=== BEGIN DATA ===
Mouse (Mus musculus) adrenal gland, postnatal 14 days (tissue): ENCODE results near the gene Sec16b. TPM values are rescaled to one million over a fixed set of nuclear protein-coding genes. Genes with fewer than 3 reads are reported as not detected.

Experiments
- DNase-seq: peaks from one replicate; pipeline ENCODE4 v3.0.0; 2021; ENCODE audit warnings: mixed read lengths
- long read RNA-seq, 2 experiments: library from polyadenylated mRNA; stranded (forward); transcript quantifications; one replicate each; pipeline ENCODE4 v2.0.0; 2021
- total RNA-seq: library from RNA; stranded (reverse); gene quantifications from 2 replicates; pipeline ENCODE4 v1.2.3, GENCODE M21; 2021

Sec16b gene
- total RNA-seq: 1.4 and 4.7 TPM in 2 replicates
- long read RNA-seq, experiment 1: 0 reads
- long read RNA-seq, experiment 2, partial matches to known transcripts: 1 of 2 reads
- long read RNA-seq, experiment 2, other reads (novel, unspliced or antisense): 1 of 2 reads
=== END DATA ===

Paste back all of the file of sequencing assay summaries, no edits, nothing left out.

Mouse (Mus musculus) adrenal gland, postnatal 14 days (tissue): ENCODE results near the gene Sec16b. TPM values are rescaled to one million over a fixed set of nuclear protein-coding genes. Genes with fewer than 3 reads are reported as not detected.

Experiments
- DNase-seq: peaks from one replicate; pipeline ENCODE4 v3.0.0; 2021; ENCODE audit warnings: mixed read lengths
- long read RNA-seq, 2 experiments: library from polyadenylated mRNA; stranded (forward); transcript quantifications; one replicate each; pipeline ENCODE4 v2.0.0; 2021
- total RNA-seq: library from RNA; stranded (reverse); gene quantifications from 2 replicates; pipeline ENCODE4 v1.2.3, GENCODE M21; 2021

Sec16b gene
- total RNA-seq: 1.4 and 4.7 TPM in 2 replicates
- long read RNA-seq, experiment 1: 0 reads
- long read RNA-seq, experiment 2, partial matches to known transcripts: 1 of 2 reads
- long read RNA-seq, experiment 2, other reads (novel, unspliced or antisense): 1 of 2 reads